Canada’s Milos Raonic just can’t solve Novak Djokovic.
The No. 32 seed from Thornhill, Ont., fell to 0-10 against the second-seeded Djokovic with a 6-4, 6-3, 7-6 (1) loss in the quarter-finals of the Australian Open on Tuesday.
Raonic said Djokovic was “just too good.”
“Him, all the other top guys as well, once they sort of can get into a groove, get their balance behind them, things get more difficult,” Raonic said. “He was in a lot of my service games. I was sort of holding on. But eventually at one point, he found an opening.
“I think I needed to execute a little bit better, maybe go in with a different approach.”
Raonic, 29, hadn’t lost a set in four previous matches at the tournament before running into Djokovic, who is known as one of the sport’s top service returners.
The hard-serving Canadian had 18 aces, while Djokovic had just four. But Djokovic still had a better percentage of points won when getting the first serve in – converting on 69 per cent of his chances as compared with Raonic’s 63 per-cent clip.
“You feel it not because it comes back necessarily quicker, but the fact is that he gets his racquet on a lot of returns,” Raonic said. “That’s the part. He just makes you play more and more.
“Obviously, on the second-serve return, he does have a much better return than most of the rest of the tour. But on the first serve, you feel it because he just gets his hand on it.”
Raonic had only two breakpoint chances, and couldn’t convert on either. Djokovic was 2-for-16 on break points.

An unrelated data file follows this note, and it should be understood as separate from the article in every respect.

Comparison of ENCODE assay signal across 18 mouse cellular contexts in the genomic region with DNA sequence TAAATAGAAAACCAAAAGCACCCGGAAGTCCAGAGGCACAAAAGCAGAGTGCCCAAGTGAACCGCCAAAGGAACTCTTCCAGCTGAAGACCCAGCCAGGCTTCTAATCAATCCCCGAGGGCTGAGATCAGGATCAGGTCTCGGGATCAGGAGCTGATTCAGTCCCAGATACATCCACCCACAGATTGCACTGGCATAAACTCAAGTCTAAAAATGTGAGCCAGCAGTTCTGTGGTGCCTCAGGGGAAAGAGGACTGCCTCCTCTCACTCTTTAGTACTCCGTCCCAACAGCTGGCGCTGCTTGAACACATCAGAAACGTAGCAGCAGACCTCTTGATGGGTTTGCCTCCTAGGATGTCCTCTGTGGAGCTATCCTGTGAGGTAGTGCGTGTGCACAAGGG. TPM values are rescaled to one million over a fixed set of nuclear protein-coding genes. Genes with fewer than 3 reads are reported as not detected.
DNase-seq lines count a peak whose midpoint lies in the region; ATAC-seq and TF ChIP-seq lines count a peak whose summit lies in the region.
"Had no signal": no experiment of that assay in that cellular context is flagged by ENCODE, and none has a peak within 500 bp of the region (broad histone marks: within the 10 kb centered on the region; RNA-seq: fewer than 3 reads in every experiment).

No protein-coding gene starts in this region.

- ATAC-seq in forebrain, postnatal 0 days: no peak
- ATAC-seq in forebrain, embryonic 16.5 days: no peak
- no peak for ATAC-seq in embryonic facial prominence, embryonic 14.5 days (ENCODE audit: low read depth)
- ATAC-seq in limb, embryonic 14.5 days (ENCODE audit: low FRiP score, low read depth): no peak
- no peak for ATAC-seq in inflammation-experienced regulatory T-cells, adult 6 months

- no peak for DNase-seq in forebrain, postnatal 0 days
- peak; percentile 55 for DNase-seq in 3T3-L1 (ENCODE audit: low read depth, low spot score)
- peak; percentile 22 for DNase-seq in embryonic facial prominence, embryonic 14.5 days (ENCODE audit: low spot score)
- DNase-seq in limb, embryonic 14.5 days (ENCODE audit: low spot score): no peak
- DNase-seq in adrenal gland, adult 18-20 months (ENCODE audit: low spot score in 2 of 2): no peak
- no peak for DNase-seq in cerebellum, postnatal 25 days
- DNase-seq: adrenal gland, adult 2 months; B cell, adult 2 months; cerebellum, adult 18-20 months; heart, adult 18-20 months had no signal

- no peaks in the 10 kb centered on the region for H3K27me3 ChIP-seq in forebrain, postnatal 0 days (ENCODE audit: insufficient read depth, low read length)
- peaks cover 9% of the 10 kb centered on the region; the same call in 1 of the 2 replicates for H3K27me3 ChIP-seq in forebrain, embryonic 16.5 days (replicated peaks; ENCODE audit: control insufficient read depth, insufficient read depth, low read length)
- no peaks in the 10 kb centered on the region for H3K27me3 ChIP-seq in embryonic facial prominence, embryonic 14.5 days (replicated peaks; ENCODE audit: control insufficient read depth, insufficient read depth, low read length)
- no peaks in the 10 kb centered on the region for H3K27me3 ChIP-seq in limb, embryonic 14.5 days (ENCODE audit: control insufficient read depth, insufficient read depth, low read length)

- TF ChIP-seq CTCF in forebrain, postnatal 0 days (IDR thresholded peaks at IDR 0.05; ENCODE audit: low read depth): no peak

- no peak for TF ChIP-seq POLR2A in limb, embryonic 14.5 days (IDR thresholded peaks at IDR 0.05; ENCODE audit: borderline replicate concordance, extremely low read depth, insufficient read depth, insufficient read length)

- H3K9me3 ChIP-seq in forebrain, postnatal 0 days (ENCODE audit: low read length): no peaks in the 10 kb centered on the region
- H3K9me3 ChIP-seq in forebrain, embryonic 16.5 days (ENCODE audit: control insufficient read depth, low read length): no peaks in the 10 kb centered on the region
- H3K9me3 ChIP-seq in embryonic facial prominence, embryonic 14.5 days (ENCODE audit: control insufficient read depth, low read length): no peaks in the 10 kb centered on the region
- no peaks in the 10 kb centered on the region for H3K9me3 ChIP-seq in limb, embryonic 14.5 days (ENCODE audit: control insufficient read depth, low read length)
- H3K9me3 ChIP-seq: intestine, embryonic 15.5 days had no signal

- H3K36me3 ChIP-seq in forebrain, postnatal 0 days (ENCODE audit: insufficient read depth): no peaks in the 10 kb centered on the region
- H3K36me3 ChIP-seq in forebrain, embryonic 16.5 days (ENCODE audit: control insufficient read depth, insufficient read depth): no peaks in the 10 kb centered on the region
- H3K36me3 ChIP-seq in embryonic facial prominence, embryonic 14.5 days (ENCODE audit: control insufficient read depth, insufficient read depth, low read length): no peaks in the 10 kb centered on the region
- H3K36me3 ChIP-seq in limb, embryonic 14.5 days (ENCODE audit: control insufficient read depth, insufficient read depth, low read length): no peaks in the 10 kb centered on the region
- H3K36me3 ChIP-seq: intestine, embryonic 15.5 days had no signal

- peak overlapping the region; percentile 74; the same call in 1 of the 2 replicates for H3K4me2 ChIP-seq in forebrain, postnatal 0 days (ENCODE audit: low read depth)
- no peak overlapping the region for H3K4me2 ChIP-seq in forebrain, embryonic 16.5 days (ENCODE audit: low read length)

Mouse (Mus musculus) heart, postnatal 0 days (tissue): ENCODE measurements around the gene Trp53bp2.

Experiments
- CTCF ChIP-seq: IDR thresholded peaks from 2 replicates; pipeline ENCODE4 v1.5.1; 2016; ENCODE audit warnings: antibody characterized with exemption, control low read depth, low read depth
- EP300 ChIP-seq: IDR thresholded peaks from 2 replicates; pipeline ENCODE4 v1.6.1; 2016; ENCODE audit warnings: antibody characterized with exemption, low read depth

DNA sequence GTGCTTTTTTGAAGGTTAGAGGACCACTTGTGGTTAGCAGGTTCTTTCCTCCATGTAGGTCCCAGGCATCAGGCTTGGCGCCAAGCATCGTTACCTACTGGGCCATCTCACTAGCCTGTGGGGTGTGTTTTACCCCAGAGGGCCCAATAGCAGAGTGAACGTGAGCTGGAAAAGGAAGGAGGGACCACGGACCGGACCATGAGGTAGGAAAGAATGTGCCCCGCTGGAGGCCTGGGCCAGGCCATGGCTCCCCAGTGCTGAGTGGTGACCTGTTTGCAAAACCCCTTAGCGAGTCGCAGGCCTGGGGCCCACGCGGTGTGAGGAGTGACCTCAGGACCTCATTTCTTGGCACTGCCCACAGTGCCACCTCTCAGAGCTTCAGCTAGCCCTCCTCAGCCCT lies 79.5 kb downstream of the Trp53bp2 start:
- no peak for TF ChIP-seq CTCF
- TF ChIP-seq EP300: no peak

Raonic was well ahead in unforced errors, making 48 to Djokovic’s 14. That was a bigger gap than in winners, which Raonic led 48-29.
It was Raonic’s fifth run to the quarter-finals or better at the Australian Open in the past six years. It came after a second half of a 2019 season in which Raonic missed large portions of time because of a back injury.
“Over all, a lot of positive things for me this week,” Raonic said. “I think that’s where my focus is at.”
Djokovic, despite having issues with his contact lenses in the third set, is now two wins away from defending his Australian Open crown.
The Serbian next plays six-time Australian Open winner Roger Federer, who saved seven match points before fending off 100th-ranked Tennys Sandgren in five sets. Djokovic has never lost a semi-final or final he has contested at Melbourne Park.
Djokovic, who has won the season’s first Grand Slam seven times, paid tribute to a man he has called his mentor – Kobe Bryant – after the match. The former Los Angeles Lakers star, his daughter Gigi and seven others died in a helicopter crash Sunday.
When he signed the camera after the win (a tennis tradition), Djokovic wrote “KB 8 24 Gigi. Love you,” referring to Bryant’s two jersey numbers.
“It’s really sad,” Djokovic said. “His daughter is 13 years old. I don’t know what to say, to be honest. I’m sorry. I’m heartbroken, honestly, with what has happened.”
Raonic, meanwhile, said he’s planning to return to action next month at an indoor hard-court event in New York, followed by an outdoor hard-court event in Delray Beach, Fla.
The looming clay-court season is traditionally a weak surface for Raonic.
“I have to see where I am and I’ll see what I’m going to do in terms of clay,” he said.
Elsewhere, Canadian Gabriela Dabrowski and partner Jelena Ostapenko of Latvia have been ousted from women’s doubles.
The No. 4 Czech duo of Barbora Krejcikova and Katerina Siniakova toppled No. 6 Dabrowski and Ostapenko 3-6, 6-2, 6-3 on Tuesday in the quarter-finals.
It’s the second time in three years that Dabrowski has reached the quarters of women’s doubles in Melbourne only to come up just short.
The 27-year-old from Ottawa isn’t finished at the Grand Slam, however.
Dabrowski is still alive in the mixed doubles with partner Henri Kontinen of Finland. The No. 3 seeds beat Australia’s Matthew Ebden and Jessica Moore 7-5, 7-6 (5) in a second-round match on Tuesday.